There is no single template for this type of work. Every company uses what work for them.  You can also group your requirements in a lot of different ways.  But one common way is by user goals (also call use cases).  I'll keep calling them user goals/user cases describe what the system should do to provide a specific value back to the user.  You cited an example of this "Make inquiry to school".  You may want to specify the type of inquiry. I don't know your system well enough to tell you. However that single user goal can fulfilling 5, 10, or more detailed requirements.  Each use case can have actors mapped to it.  Actors can initiate or kickoff a use case. They also can provide information to the use case.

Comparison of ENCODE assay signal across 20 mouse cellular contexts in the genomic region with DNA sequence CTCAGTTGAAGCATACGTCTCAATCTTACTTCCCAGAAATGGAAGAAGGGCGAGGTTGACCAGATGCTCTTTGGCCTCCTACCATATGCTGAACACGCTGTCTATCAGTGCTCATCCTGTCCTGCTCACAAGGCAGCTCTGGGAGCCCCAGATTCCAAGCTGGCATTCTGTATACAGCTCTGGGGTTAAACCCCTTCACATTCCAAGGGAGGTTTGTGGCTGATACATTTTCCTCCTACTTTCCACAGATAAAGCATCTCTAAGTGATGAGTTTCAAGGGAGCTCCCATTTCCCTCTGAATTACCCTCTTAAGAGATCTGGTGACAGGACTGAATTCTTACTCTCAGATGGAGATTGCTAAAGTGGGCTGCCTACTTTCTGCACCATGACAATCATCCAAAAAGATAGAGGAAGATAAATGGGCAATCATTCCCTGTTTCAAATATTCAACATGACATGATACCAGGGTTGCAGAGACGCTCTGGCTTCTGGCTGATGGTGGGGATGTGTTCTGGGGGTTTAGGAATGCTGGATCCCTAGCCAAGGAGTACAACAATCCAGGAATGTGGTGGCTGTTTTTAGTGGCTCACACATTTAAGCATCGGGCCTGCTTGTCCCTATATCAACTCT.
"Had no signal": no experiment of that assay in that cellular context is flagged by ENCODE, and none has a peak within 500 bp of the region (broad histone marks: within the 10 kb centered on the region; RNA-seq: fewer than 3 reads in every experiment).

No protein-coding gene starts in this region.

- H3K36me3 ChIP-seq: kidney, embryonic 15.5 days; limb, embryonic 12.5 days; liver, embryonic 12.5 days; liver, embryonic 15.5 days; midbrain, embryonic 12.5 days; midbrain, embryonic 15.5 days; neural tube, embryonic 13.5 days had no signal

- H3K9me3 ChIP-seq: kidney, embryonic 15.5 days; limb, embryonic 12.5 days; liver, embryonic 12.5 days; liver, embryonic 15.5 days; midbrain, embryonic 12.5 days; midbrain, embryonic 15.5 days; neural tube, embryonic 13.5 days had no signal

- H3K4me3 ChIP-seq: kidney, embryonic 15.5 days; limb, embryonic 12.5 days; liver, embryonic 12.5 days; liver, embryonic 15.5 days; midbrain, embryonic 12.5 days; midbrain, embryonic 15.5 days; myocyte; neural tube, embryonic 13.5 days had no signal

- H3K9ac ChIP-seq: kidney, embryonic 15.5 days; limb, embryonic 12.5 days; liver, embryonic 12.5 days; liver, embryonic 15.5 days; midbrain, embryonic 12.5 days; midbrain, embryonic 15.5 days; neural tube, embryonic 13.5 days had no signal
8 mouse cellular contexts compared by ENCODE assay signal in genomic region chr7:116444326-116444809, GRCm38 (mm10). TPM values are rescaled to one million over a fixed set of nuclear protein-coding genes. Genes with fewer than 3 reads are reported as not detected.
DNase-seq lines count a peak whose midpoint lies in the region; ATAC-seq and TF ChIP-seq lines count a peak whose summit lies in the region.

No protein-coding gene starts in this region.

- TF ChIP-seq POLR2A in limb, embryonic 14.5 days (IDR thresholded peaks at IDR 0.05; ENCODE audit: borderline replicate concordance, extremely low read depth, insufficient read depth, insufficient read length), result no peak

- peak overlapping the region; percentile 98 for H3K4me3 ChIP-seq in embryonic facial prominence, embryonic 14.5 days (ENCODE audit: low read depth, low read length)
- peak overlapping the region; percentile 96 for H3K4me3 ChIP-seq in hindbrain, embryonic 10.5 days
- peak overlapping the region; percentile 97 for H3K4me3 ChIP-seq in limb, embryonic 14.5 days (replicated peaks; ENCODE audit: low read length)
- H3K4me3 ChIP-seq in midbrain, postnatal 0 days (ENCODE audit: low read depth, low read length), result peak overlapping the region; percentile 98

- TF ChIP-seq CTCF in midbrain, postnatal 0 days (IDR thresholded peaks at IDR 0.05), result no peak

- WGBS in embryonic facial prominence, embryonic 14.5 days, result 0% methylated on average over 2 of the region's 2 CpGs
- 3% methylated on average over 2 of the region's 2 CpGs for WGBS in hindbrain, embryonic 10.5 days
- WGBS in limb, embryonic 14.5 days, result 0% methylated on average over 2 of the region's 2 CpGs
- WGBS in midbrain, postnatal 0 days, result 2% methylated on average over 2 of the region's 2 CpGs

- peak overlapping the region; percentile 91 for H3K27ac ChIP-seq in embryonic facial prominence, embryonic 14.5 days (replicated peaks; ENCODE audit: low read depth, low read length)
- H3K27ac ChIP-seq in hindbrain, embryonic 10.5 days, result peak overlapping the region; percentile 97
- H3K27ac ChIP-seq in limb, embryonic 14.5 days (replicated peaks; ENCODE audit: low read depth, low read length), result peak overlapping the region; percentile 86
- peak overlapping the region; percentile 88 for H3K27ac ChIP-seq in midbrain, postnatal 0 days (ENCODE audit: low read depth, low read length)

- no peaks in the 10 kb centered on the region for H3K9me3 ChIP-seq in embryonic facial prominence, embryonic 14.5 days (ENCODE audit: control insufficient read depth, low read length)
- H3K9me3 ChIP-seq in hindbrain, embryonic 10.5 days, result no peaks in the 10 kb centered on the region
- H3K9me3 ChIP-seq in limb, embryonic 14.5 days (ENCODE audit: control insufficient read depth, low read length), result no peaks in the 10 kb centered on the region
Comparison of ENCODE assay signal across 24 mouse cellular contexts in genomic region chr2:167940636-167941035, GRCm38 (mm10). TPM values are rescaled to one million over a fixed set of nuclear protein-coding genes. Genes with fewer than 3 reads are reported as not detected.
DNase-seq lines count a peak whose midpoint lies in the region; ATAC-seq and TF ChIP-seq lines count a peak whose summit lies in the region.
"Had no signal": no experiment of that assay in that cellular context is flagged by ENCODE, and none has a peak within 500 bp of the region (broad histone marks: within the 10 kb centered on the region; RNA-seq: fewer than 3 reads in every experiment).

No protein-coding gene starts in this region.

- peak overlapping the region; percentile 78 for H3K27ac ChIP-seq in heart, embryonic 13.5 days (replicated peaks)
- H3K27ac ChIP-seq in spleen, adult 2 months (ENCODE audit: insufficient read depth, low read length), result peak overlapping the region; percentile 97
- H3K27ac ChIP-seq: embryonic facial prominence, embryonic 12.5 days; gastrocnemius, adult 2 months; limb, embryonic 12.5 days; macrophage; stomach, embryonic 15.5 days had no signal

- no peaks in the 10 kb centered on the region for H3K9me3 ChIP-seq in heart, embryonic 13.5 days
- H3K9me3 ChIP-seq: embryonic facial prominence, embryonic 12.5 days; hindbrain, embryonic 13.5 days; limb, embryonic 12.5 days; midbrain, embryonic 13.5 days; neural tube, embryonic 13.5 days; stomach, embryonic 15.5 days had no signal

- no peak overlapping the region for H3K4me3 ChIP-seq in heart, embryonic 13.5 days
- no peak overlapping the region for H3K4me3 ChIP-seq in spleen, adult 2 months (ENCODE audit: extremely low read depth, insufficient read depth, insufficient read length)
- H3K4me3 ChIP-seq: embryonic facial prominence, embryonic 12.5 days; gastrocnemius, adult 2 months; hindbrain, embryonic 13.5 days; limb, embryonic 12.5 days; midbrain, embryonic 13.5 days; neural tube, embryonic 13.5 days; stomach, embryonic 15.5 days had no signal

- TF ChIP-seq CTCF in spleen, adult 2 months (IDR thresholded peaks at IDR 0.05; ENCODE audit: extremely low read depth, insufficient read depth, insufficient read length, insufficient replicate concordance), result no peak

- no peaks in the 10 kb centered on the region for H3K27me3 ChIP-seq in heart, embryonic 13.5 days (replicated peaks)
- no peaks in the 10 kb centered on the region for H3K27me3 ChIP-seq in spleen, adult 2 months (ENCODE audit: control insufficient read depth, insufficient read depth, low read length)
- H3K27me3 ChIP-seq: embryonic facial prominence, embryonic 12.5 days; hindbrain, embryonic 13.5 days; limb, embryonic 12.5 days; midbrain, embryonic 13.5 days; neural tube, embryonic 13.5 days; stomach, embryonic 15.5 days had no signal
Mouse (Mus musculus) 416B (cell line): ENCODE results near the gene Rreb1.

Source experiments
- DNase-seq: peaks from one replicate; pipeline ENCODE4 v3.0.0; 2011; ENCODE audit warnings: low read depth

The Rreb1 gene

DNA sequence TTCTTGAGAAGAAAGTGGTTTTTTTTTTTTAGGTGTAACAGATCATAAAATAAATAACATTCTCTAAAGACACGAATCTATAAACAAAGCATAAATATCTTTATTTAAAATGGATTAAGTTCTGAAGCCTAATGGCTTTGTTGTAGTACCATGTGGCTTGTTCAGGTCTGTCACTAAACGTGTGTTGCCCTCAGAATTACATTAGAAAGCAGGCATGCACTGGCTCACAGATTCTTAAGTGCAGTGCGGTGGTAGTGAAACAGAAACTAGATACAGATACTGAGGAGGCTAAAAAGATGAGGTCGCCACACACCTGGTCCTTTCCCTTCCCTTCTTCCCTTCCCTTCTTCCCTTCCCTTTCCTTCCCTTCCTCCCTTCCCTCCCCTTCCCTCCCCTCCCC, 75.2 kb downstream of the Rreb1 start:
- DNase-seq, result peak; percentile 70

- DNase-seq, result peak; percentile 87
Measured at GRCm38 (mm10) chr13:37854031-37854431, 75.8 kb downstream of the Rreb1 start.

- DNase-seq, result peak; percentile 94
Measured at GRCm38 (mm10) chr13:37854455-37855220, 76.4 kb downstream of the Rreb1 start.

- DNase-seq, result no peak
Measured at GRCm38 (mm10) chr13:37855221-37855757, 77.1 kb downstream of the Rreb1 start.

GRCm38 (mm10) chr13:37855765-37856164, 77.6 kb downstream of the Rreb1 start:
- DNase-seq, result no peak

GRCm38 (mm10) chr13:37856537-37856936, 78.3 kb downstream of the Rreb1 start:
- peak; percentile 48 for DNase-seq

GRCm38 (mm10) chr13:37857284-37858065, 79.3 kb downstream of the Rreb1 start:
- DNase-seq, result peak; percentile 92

I don't want to get into to much detail on use cases.  There is a lot of information available on them. But I will say you should think about use cases in three parts.  The use case name (example: Make Inquiry to School), the use case description (a one to three sentence description of what the use case covers), the use case specification (one to many pages outlining the step by step interaction between a user of the system and the system response).  Not all literature uses references these three parts the same way so be careful to understand what they are talking about.  Also, for what you are doing I would complete avoid creating part 3, the use case specification.  These create a lot of over head and for beginner analyst are more problematic than helpful.  There are many project where I choose not to create use case specifications and I've been doing this stuff for over 15 years.

OK, that's probably enough for now ;)


Chris Adams
Core Member – ModernAnalyst.com
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New Post 11/13/2013 7:51 AM
User is offline dldelancey